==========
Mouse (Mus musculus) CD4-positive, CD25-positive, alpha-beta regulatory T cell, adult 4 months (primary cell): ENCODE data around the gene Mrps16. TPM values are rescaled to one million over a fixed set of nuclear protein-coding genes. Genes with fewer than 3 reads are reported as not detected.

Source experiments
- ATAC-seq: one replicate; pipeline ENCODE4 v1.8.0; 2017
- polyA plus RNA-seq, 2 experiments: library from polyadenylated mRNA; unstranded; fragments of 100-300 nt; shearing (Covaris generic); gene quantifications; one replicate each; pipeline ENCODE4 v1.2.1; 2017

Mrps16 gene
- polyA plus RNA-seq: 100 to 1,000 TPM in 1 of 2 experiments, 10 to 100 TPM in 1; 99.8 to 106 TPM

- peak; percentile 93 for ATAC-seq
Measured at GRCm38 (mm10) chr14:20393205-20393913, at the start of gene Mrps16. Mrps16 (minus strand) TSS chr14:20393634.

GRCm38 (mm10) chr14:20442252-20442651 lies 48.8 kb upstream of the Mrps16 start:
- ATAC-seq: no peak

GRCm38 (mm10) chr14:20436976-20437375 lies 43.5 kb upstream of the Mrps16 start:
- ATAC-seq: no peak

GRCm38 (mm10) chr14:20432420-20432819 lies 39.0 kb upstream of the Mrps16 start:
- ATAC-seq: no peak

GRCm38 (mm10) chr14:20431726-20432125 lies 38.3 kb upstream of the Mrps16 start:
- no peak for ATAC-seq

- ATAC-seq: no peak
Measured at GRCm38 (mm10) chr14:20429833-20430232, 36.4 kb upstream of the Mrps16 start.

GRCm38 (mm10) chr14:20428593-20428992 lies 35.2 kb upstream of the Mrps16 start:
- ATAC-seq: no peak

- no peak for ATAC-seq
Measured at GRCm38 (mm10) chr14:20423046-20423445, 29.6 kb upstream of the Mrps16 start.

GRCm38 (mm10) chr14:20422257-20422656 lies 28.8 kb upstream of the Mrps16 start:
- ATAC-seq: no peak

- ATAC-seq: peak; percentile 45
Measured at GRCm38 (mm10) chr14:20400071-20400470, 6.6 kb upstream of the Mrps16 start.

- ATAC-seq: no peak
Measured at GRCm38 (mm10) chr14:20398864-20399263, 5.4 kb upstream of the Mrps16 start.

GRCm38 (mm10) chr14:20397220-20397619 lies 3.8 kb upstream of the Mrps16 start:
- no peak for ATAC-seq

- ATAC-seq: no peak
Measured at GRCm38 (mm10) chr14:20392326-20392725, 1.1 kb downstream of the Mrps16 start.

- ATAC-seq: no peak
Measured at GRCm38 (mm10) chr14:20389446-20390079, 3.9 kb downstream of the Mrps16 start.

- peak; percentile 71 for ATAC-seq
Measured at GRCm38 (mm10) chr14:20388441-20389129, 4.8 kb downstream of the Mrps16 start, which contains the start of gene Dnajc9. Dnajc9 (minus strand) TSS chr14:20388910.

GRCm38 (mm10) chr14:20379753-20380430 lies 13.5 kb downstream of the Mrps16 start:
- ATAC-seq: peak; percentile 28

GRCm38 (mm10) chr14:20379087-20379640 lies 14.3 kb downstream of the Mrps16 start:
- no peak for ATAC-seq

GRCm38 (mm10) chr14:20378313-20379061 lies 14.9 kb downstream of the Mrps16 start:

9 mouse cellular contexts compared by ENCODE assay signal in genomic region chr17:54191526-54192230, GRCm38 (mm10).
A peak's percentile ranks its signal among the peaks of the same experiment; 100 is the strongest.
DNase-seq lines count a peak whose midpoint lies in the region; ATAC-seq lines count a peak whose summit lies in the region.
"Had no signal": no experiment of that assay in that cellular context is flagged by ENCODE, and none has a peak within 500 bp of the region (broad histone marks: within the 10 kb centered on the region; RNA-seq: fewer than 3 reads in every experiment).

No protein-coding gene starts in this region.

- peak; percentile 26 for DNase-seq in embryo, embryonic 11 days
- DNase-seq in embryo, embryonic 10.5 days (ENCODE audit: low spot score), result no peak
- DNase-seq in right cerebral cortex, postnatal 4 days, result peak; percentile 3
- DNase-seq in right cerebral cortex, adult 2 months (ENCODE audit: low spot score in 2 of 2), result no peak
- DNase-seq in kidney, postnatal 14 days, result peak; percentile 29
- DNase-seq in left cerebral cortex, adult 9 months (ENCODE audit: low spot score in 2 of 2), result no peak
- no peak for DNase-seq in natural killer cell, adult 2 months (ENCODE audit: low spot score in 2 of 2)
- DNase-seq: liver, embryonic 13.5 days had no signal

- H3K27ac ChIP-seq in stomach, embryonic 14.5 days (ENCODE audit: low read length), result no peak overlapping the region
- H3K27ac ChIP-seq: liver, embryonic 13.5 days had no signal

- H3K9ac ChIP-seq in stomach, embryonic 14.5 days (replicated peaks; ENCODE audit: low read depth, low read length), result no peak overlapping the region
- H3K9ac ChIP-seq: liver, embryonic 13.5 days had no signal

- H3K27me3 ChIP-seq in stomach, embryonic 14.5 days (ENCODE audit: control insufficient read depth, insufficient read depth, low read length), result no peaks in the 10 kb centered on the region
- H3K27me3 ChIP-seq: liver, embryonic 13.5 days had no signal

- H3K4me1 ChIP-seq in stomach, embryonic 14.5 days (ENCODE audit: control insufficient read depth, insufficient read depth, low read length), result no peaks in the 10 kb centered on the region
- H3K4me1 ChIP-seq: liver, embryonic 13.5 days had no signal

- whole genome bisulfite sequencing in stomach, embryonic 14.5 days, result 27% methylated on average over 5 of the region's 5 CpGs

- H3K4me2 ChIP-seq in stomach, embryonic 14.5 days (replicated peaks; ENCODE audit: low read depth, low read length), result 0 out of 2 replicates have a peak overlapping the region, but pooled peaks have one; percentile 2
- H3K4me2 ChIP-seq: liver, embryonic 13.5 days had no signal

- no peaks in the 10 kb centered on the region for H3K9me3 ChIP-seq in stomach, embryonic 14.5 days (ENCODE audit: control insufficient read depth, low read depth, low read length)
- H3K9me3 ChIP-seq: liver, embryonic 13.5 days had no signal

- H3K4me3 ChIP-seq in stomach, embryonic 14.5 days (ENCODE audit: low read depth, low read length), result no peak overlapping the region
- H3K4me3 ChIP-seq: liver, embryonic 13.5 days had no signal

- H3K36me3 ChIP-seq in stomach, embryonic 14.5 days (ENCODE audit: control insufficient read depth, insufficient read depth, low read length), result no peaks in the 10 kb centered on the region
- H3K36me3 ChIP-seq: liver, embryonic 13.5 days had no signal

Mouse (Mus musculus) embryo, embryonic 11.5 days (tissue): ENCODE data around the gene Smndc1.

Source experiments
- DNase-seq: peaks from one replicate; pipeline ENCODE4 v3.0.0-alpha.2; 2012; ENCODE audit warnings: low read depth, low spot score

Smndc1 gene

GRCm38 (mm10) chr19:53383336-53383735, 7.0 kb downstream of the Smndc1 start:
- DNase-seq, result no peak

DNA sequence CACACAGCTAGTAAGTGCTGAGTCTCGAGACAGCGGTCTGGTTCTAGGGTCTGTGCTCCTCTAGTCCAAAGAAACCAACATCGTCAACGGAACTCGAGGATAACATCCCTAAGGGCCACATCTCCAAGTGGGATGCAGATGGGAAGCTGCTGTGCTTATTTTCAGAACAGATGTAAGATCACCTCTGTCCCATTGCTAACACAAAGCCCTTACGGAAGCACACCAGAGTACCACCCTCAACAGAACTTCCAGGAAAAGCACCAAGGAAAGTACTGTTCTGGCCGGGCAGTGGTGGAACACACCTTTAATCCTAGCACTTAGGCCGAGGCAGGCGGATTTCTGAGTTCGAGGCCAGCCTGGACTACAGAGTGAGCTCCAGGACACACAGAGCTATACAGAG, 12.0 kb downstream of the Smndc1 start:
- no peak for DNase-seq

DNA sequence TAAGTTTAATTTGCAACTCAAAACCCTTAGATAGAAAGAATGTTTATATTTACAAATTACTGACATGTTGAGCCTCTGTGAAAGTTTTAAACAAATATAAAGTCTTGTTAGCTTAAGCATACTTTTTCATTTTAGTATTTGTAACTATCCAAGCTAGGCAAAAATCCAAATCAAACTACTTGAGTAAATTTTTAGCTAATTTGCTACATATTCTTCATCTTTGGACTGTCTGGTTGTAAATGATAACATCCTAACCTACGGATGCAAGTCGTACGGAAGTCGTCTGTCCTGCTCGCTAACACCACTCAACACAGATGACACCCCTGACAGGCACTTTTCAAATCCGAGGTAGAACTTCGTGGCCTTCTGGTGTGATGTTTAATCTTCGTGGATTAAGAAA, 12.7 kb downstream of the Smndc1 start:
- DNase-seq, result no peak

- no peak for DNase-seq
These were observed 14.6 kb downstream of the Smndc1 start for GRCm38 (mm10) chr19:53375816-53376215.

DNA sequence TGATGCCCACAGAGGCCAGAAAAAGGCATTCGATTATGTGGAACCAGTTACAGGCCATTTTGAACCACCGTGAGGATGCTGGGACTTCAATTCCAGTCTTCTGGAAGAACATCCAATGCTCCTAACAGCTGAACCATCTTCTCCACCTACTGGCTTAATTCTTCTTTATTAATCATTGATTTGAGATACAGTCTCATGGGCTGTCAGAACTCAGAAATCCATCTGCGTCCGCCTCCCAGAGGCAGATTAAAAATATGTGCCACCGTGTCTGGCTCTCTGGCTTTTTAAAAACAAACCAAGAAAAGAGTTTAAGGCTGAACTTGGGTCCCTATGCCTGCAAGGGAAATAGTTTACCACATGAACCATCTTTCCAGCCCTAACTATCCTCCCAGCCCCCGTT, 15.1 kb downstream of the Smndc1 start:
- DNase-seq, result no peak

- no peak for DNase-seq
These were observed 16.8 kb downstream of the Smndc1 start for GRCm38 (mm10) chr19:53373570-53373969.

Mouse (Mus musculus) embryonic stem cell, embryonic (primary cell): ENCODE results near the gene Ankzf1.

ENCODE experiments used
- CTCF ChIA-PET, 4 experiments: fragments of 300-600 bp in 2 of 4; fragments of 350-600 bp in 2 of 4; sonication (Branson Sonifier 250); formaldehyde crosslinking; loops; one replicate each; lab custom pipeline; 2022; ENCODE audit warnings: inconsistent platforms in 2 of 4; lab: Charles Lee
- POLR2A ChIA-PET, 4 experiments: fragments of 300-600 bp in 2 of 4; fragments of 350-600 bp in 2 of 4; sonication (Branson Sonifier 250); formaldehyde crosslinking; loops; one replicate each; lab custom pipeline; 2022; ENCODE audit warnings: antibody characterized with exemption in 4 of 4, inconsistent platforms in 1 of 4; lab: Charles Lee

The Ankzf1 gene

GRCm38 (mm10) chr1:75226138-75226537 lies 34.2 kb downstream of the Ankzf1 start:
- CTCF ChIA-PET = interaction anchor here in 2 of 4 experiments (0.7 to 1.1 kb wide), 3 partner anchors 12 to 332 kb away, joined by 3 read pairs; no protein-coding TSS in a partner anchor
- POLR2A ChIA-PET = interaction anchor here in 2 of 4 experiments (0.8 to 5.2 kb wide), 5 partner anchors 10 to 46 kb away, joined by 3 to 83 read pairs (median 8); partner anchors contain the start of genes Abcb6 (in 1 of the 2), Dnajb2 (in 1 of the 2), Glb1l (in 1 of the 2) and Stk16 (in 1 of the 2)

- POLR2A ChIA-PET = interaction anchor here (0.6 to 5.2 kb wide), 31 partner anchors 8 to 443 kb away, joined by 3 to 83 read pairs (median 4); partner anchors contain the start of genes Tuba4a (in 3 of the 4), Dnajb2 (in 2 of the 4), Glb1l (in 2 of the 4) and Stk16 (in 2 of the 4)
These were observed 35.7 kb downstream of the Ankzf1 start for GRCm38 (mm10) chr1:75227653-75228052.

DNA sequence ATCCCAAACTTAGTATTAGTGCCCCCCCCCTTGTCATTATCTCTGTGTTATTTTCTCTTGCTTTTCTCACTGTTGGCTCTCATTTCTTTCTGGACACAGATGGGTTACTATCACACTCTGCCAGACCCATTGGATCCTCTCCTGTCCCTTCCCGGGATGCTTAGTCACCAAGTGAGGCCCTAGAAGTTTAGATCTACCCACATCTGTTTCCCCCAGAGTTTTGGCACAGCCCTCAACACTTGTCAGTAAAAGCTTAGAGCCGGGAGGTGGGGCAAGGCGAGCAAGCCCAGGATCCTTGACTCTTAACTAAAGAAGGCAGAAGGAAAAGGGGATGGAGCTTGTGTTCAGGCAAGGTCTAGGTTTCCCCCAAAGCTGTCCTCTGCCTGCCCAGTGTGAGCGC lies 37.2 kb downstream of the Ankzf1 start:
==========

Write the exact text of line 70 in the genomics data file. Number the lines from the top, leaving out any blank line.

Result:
- H3K36me3 ChIP-seq in stomach, embryonic 14.5 days (ENCODE audit: control insufficient read depth, insufficient read depth, low read length), result no peaks in the 10 kb centered on the region